In 2013, Mikal Cronin produced a masterpiece. MCII was a brilliant collection of pop-rock tunes that stirred every emotion and had an unbridled intimacy. The album made a lot of “Best of” or “Favorite” lists, including our Favorite Albums of 2013. In producing such a spectacular record not to mention being one of Ty Segall‘s close collaborators, expectations get unfairly raised, as “critics” and fans hope to hear another memorable album. On his latest effort, MCIII, Cronin builds on his sophomore album, yet at the same time feels different. For starters. the record feels like two EPs as oppose to a single full-length due to the different styles Cronin uses.
The first half sees Cronin take some chances and leaps, where he introduces a wide range of instruments to create a fuller and more dramatic sound. The opening single, “Turn Around”, immediately sounds like something that could have been on II, but the addition of strings gives the track an orchestral vibe and adds to the feelings of want and lust that Cronin expresses in the single. The terrific “Made My Mind Up” follows, and the introduction of keys adds to the jubilation of the Cronin’s decisiveness.
“Say” epitomizes all the characteristics we admire on Cronin – a buzzing sound, melody shifts, and a cool guitar solo in the middle, all while retaining a DIY, improvising spirit as the various instruments – horns, keys, guitars, drums – all collide. It’s a reminder of when rock ‘n roll was created without constraint. The bursts of instruments is replicated on “Alone”, which starts off gently with strings before building into its wonderfully convoluted climax. Whereas “Say” and “Alone” feel frenetic, “Feel Like” is restrained yet has a summery, euphoric feeling further accentuated by sounds of the strings.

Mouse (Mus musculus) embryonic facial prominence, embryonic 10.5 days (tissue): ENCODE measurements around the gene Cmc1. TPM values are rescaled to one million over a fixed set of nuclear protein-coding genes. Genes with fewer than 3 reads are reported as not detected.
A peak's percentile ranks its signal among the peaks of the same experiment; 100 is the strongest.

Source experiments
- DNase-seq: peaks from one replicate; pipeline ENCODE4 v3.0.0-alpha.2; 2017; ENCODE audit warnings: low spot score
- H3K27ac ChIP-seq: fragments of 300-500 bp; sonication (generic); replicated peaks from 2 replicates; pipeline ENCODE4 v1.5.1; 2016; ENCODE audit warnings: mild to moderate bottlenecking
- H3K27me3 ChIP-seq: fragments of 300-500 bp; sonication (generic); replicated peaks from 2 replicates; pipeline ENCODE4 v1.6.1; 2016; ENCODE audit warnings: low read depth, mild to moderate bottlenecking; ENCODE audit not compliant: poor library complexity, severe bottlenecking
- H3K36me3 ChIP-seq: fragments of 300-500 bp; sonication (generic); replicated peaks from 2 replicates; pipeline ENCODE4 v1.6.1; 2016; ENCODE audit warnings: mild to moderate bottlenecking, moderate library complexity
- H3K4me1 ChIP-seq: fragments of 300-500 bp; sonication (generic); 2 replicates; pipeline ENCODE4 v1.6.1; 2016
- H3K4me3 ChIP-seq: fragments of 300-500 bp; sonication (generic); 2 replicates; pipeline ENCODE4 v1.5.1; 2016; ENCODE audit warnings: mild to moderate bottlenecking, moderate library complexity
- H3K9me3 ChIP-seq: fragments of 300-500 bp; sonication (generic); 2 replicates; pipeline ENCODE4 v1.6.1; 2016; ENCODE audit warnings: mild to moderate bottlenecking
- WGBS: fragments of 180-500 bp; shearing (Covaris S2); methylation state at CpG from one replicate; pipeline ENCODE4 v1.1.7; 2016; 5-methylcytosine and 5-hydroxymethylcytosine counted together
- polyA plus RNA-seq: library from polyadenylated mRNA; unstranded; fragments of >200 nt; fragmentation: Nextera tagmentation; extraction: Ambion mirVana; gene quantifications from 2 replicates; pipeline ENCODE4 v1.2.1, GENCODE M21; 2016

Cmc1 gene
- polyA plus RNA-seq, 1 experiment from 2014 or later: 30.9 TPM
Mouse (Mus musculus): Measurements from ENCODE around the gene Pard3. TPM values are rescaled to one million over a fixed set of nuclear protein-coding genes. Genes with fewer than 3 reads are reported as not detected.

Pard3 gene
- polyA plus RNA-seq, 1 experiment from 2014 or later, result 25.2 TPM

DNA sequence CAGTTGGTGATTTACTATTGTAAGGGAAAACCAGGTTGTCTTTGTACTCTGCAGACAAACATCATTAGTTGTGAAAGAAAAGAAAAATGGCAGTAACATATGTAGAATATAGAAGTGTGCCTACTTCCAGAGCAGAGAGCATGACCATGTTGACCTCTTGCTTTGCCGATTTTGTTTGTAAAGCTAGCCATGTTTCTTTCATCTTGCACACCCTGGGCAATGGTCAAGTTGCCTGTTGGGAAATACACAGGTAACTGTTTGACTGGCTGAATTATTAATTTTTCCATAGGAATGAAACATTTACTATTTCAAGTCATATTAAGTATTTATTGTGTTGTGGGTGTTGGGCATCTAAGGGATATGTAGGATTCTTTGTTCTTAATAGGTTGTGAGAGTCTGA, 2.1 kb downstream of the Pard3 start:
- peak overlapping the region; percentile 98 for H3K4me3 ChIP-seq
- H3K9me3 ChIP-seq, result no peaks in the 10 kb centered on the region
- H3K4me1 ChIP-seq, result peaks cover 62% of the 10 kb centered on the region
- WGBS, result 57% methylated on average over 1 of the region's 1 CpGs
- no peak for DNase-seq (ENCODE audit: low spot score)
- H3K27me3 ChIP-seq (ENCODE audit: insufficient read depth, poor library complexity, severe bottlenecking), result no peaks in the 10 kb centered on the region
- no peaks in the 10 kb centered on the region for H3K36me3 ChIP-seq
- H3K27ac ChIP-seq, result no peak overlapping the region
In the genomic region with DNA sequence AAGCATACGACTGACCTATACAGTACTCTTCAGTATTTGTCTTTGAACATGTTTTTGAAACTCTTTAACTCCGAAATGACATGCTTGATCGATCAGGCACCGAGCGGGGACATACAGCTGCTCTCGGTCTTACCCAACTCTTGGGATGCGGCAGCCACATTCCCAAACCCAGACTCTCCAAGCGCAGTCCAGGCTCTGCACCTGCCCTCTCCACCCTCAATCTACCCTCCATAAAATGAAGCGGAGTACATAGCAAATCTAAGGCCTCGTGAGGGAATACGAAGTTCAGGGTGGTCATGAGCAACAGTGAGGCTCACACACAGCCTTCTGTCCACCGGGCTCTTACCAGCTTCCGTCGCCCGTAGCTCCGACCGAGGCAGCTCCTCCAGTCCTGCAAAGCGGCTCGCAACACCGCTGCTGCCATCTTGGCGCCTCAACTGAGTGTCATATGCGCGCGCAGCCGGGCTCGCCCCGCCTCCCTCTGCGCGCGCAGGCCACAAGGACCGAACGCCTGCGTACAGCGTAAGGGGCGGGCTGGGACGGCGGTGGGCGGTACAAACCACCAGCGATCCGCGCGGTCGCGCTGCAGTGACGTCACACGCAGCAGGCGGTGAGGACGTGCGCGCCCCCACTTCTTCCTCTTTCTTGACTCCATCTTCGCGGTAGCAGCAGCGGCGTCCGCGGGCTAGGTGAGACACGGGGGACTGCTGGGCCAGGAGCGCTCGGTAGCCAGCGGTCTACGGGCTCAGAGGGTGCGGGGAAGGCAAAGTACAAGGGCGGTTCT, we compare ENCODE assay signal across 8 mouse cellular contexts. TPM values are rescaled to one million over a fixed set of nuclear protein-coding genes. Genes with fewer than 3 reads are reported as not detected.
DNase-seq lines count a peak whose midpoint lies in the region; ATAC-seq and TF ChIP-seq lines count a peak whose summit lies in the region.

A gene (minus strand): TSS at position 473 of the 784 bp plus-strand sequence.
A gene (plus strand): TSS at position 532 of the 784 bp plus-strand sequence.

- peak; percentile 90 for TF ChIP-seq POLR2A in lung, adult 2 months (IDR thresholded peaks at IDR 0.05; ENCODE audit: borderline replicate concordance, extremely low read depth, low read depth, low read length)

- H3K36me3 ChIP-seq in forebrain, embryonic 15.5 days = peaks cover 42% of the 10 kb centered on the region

The second half of the albums heads more towards of a rock direction. “Gold” and “Ready” are blazing rockers that we’ve become familiar hearing from the San Francisco musician. The latter adds a little distortion as if an homage to his psychedelic roots. “Control” echoes of the acoustic, upbeat pop of the ’60s. The closer, “Circle”, is a tantalizing track. The addition of keys and the use of the acoustic guitar give the song an Americana feel, leaving the album on a relative high, which is a change from Cronin’s previous approach to end his albums with contemplative, slower tracks.
For all the differences that MCIII is from II, the two still hold many similarities – from Cronin’s ability to create a wave of emotions by introducing shifts in melody and pace to his ability to meld pop, rock, and even the occasional psychedelic reference to create an endearing and captivating sound. While MCIII doesn’t quite have the power of its predecessor, it still resonates with an understated brilliance. MCIII represents a new chapter in Cronin’s development, and it’s exciting to see a young musician to take changes instead of resting on his laurels.
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